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Drug BusinessCase Study

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The pharmaceutical industry is defined as "all enterprises that were involved in the invention of drugs, the production of the active substances in drugs, the formulation of drugs and the promotion of them to the public, as well as the specialists who prescribe them" (Text). Drugs are typically understood to be those non-food items that are produced for human or animal consumption, that are intended to have specific medical characteristics or benefits. Drugs are generally viewed as subject to regulatory approval as a drug. The pharmaceutical industry can be split into different types of companies. Some companies are drug creators, which engage in research and development activities to bring new drugs to market. These companies will receive monopoly protection from regulatory authorities (in the U.S., the FDA) and will use that monopoly protection to earn profit on those drugs. Other companies in the industry will focus on the production of generic drugs, those for which monopoly protection has expired. This paper will examine the pharmaceutical industry. The paper will focus on information from the text, as well as online sources that can provide any additional insight into this basic explanation of the pharmaceutical industry.

Market Size and Major Players

Every country in the world has a pharmaceutical market. In developed nations, most people utilize some sort of prescription or over-the-counter (OTC) drug. As a result, the drug industry is massive. The textbook has the total U.S. pharmaceutical market at $228.7 billion. The second-largest market is Japan, at $55.4 billion and Germany is third at $27.8 billion. The eight largest markets are all fully-developed economies. In these countries, per capita spending exceeds $300 per annum, and pharmaceuticals are over 1% of the GDP.

The largest emerging market economies for pharmaceuticals are China ($6.6 billion, or about six bucks a year per person) and Mexico ($6.3 billion). The most recent figures place the size of the U.S. market today at between $360-390 billion. The overall global market will be over $1.1 trillion by this year (IMS, 2014). The largest growth markets are, not surprisingly, in emerging markets, as they are not yet mature the way that Western markets are. Pharmaceuticals are growing at a faster pace than most economies overall, in part due to aging populations that are increasing demand and in part due to information asymmetry and monopoly protections.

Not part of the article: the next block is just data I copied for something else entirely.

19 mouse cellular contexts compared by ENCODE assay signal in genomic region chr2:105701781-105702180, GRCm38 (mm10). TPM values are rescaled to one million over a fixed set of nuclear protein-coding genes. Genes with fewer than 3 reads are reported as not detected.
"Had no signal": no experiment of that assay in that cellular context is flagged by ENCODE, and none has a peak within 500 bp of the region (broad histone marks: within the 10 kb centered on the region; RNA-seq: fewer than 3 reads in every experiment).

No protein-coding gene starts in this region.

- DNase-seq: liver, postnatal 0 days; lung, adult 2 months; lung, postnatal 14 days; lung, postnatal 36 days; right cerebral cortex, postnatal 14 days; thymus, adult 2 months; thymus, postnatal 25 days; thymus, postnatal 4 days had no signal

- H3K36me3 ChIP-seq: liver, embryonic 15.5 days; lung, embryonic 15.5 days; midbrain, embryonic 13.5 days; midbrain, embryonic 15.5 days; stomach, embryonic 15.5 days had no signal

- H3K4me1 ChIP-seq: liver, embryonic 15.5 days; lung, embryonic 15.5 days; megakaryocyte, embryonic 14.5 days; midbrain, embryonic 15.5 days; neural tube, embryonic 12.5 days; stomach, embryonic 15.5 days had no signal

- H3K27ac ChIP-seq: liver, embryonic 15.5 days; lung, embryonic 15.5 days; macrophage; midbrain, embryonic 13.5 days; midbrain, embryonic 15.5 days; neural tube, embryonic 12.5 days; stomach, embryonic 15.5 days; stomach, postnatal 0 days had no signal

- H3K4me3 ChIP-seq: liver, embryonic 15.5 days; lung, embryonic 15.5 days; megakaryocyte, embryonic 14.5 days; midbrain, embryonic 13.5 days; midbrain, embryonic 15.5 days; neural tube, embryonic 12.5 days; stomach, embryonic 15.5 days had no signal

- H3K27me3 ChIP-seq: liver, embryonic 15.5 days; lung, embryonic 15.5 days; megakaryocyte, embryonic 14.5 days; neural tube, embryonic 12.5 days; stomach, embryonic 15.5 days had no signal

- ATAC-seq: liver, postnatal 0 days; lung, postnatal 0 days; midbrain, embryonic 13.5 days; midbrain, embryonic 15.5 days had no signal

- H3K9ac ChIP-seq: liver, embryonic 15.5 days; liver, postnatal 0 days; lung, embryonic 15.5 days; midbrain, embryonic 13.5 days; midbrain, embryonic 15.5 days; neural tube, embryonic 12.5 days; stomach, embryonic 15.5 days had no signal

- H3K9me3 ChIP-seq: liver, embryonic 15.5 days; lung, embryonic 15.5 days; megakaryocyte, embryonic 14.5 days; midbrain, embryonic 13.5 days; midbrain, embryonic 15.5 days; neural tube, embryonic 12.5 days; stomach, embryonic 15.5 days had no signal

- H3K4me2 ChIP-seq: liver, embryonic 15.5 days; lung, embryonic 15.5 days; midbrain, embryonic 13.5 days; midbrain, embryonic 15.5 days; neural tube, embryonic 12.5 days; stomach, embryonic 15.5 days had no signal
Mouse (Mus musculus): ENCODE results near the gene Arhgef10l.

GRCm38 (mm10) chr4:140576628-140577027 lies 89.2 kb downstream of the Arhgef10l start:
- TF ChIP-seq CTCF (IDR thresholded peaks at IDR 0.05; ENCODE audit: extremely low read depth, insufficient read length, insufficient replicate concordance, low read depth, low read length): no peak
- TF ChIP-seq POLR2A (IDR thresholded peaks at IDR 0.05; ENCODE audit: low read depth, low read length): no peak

Several pharmaceutical companies have global reach. One study has the top pharma companies as follows (PMLive, 2013):

Pfizer

United States

$47.8 billion

Novartis

Switzerland

$47.6 billion

Roche

Switzerland

$39.1 billion

Merck

United States

$37.4 billion

Sanofi

France

$37.1 billion

Glaxo SmithKline

United Kingdom

$33.3 billion

Johnson & Johnson

United States

$28.1 billion

AstraZeneca

United Kingdom

$25.7 billion

Eli Lilly

United States

$20.9 billion

In total, there are 22 pharmaceutical companies with revenues in excess of $10 billion. In addition to the countries in the table above, Japan and Israel are major producers of pharmaceuticals.

The largest per capita consumer is the United States by far, followed by Japan and Germany. In general, modern Western countries have high per capita rates, roughly in line with each other. The United States is an outlier, having much higher per capita consumption of pharmaceuticals than other nations. The most recent figures, as compiled by the OECD (2013), have per capita consumption in the U.S. At $1,010. Belgium, at $736, is next in 2013, but data for Canada was unavailable for that year, and Canada has historically consumed more than Belgium. Among OECD countries, Mexico at $70 has a very low rate of consumption of pharmaceuticals, despite its status as being one of the best emerging markets. Developing nations in general have much lower per capita rates of pharmaceutical consumption.

Globalization is an important factor in the pharmaceutical market. Most pharmaceutical companies compete globally. Most major markets have protections with respect to intellectual property that allow for companies that develop drugs to receive monopoly rents in order to recoup their investments. These are the markets where companies compete. Most pharmaceutical companies are therefore globalized. They all have a common interest in developing the third world markets, but face risk in those markets as those markets often have inadequate intellectual property protections. The result is that in China, India, Russia and other such markets, drug companies tend to be local and focused on generic production.

Research & Development

Research and development is a critical component… [END OF PREVIEW]

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